Animal welfare by the experts

Those who keep, care for, and breed animals

Cats

Fish

Horses

Native Mammals

Birds

Exhibited Animals

Dogs

Reptiles & Frogs

Small Mammals

Habitat Care

Who is the ACA?

ACA is a national incorporated association representing the interests of all animal hobbyists. Led by a strong committee composed of representatives for each major animal group – as pictured and outlined above. To find out more about how the ACA is representing your favourite animals simply follow the links above.

You can have a voice – ACA has established Animal Advisory Groups for each main species. Individual members and member organisations can request to be included in these groups, so join ACA today and help by having your say!

Learn More

Why ACA?

ACA was established as an independant animal welfare organisation, by uniting experienced animal keepers, carers and breeders. Extreme animal rights and animal liberationist ideologies have been influencing government legislation, regulation and policy development & implementation, without proper consultation, at the expense of you and your animals. We are here to provide a trustworthy, balanced voice – protecting you and your animals.

Learn More

Latest Issues

Comments Box SVG iconsUsed for the like, share, comment, and reaction icons

ACA meets with NSW Shadow Ministers for animal-related portfolios.

ACA met with the Hon. Mick Veitch, Jenny Aitchison (Primary Industries), Kate Washington (Environment) and Greg Warren (Local Government) at Parliament House.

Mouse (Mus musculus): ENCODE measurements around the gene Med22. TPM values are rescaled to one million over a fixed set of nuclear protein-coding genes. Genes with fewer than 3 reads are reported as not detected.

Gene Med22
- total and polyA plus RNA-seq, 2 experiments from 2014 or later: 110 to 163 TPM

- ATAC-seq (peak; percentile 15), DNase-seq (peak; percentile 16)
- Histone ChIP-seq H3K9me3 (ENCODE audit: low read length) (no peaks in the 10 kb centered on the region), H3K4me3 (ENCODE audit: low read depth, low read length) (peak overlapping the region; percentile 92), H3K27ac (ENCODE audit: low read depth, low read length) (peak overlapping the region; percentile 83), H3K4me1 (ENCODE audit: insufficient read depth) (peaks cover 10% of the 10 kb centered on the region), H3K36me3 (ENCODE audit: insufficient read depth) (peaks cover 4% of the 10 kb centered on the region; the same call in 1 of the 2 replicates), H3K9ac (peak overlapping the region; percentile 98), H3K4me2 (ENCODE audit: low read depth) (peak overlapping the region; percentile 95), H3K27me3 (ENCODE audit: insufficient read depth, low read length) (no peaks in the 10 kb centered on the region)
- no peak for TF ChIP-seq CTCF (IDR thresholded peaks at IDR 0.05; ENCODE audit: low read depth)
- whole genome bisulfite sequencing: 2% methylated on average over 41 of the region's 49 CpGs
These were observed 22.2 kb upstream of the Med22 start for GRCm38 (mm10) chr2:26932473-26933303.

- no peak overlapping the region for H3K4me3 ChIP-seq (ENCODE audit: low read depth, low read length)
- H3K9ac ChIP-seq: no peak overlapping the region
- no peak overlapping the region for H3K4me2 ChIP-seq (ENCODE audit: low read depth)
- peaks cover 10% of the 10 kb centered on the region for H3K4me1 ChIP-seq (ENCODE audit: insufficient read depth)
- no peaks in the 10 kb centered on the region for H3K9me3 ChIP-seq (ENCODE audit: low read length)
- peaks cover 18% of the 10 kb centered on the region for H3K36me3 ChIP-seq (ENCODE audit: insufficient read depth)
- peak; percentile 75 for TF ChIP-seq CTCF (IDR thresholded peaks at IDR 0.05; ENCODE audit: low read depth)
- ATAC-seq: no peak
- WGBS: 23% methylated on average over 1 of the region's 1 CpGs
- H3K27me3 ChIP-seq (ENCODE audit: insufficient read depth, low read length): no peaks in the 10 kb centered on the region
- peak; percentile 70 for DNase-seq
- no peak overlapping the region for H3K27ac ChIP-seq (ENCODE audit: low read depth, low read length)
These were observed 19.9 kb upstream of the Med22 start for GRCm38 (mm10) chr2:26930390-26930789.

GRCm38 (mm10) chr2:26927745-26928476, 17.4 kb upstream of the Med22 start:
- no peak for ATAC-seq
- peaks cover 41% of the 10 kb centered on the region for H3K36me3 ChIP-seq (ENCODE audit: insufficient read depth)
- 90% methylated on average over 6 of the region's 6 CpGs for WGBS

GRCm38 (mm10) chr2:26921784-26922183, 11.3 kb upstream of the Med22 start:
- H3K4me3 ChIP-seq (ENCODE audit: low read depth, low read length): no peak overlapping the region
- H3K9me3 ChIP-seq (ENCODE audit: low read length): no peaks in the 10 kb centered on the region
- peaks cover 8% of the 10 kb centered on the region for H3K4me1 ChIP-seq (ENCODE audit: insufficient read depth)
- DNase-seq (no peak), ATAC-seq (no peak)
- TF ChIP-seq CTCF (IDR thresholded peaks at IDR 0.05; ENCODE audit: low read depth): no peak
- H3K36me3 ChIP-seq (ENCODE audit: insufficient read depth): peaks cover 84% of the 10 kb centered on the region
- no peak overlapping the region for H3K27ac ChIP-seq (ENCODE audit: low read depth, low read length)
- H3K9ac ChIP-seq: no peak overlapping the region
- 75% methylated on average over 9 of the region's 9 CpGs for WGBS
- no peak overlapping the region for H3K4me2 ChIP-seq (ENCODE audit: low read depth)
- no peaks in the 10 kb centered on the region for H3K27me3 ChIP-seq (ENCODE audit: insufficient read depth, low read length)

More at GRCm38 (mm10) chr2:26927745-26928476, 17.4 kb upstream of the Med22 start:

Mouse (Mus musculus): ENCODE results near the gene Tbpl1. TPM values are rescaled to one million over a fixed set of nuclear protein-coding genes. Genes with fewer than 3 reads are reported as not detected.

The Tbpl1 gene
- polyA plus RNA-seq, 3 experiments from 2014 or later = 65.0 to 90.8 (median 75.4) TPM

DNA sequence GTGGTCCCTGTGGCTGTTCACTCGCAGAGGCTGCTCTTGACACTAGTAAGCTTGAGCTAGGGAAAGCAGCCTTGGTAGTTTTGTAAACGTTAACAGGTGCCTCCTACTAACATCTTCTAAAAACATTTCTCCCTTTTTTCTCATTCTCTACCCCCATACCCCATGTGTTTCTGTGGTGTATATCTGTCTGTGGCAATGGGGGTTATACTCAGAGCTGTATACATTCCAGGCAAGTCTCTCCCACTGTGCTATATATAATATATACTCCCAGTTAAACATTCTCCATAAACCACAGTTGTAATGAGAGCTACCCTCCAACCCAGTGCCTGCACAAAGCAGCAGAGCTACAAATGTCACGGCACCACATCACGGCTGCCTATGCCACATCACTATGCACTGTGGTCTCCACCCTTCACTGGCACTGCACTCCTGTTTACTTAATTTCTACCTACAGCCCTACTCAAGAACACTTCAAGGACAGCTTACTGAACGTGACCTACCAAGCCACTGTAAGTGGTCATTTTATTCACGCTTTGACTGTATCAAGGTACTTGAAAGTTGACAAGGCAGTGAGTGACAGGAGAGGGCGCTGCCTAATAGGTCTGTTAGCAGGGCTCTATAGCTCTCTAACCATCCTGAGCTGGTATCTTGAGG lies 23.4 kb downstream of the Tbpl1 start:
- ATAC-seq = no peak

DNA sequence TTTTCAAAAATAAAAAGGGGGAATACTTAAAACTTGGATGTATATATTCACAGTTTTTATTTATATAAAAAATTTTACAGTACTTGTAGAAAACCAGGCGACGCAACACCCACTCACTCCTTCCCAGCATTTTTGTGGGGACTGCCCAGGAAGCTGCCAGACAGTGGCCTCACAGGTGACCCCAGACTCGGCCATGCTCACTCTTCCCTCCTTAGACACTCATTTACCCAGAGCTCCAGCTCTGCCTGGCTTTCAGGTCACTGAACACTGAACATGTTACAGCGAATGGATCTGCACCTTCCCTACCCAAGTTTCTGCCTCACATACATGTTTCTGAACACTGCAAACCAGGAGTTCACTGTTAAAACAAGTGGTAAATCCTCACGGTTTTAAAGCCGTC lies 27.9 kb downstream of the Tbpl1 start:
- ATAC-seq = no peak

In discussions with the Shadow Ministers, ACA included:
• Environment - the native wildlife licensing delays and failure to implement the agreed proposal and conflicting information from NPWS and Member for Hawkesbury regarding horse trail closures and the confusion that is creating.
• Primary Industries - requested assurances animal rights ideologies would not be contemplated or permitted to be in the new animal welfare Act. A further meeting to be had to consult on the proposed Puppy Farm Amendments from the Animal Justice Party and what our response to the puppy farm issue might look like.
• Local Government – discussions relating to the Companion Animals Act and how Councils are involved, including the failings of the current Pet Register and the fact no checks are made to ensure breeders are registered with a recognised 'organisation' and as such the register is being used to gain BIN numbers for advertising their litters etc.

To support ACA: www.animalcareaustralia.org.au/join/
... See MoreSee Less

ACA meets with NSW Shadow Ministers for animal-related portfolios.

ACA met with the Hon. Mick Veitch, Jenny Aitchison (Primary Industries), Kate Washington (Environment) and Greg Warren (Local Government) at Parliament House.

In discussions with the Shadow Ministers, ACA included:
• Environment - the native wildlife licensing delays and failure to implement the agreed proposal and conflicting information from NPWS and Member for Hawkesbury regarding horse trail closures and the confusion that is creating.
• Primary Industries - requested assurances animal rights ideologies would not be contemplated or permitted to be in the new animal welfare Act. A further meeting to be had to consult on the proposed Puppy Farm Amendments from the Animal Justice Party and what our response to the puppy farm issue might look like. 
• Local Government – discussions relating to the Companion Animals Act and how Councils are involved, including the failings of the current Pet Register and the fact no checks are made to ensure breeders are registered with a recognised organisation and as such the register is being used to gain BIN numbers for advertising their litters etc.

To support ACA: https://www.animalcareaustralia.org.au/join/

Comment on Facebook ACA meets with NSW ...

How is that right about the BIN. As far as I am aware anyone requesting a bin has had to be registered with one of the organisations that are listed on the NSW local gov site. I know many who have failed due to the fact that they are not with one of those bodies.